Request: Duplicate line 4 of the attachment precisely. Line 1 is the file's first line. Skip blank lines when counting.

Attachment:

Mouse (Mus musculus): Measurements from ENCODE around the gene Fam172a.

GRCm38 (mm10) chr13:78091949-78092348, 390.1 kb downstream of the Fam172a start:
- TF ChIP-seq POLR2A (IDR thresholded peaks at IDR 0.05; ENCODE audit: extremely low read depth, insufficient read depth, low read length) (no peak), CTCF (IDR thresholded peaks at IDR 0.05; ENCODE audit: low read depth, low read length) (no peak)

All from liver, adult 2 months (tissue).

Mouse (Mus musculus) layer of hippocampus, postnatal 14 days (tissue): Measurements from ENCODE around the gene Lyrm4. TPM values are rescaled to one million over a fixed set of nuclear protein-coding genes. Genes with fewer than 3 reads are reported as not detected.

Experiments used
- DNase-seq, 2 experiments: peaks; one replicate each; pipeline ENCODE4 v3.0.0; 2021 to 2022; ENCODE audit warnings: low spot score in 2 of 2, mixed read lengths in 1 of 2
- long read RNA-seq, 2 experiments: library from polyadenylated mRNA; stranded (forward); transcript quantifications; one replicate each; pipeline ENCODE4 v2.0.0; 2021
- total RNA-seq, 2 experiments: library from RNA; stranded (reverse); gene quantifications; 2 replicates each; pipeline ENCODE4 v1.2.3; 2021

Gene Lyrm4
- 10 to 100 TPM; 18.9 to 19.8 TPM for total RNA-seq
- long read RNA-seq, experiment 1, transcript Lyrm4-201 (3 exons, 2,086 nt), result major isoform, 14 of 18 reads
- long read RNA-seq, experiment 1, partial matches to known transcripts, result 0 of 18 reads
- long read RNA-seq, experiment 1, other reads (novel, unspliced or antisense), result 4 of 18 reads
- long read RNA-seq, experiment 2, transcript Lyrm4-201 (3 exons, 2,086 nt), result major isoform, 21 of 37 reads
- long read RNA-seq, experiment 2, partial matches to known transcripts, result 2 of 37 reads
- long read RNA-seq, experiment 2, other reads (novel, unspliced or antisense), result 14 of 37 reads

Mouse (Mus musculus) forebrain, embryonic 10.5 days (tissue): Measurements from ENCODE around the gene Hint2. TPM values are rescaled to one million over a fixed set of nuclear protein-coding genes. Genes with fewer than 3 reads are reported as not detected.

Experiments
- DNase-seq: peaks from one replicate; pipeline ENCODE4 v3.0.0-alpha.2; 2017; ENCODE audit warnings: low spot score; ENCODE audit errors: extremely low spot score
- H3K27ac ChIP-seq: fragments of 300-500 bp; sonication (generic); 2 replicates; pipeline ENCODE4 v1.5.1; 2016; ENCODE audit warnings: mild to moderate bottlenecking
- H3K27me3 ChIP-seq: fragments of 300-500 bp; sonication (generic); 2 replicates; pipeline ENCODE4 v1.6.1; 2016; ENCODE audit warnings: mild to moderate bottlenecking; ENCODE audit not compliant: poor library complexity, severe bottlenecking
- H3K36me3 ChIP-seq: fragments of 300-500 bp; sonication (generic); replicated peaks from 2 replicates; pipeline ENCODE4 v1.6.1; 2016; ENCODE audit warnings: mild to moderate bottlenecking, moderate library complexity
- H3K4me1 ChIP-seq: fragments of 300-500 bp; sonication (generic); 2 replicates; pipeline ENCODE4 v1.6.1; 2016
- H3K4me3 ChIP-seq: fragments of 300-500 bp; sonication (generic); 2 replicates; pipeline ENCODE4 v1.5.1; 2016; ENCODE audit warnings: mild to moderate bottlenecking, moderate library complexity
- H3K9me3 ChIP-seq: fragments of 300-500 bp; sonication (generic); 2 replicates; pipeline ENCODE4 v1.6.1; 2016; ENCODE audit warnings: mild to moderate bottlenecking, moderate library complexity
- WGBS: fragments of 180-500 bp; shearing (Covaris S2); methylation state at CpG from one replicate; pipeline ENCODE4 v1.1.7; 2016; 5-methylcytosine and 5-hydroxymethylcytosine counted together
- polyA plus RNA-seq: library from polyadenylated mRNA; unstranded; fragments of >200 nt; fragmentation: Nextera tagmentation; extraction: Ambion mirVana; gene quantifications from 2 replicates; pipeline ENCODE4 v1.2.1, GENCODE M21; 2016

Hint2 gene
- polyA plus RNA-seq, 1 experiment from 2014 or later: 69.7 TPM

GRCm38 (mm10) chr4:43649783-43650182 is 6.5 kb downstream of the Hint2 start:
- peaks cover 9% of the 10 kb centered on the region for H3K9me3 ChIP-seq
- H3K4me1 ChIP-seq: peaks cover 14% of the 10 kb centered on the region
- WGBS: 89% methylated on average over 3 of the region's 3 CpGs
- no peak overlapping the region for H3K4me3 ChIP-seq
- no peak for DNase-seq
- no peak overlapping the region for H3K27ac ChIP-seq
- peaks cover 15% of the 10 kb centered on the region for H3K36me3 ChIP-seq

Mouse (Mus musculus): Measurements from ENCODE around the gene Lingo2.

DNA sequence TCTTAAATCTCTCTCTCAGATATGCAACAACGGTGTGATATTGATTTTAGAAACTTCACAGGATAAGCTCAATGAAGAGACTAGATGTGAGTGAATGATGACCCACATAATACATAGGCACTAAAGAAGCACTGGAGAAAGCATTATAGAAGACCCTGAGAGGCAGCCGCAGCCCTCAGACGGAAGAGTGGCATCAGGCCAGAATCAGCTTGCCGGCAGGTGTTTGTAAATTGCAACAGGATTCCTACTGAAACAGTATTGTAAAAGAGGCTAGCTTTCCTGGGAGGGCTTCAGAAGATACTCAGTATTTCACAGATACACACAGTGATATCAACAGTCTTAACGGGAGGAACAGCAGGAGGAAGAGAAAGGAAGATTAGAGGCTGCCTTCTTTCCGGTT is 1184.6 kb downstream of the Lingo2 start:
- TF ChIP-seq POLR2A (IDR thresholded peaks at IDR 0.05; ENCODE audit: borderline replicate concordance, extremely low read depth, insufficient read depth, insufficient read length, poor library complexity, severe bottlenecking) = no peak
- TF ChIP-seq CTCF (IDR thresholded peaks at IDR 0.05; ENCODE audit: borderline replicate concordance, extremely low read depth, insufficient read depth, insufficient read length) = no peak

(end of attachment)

All from liver, adult 2 months (tissue).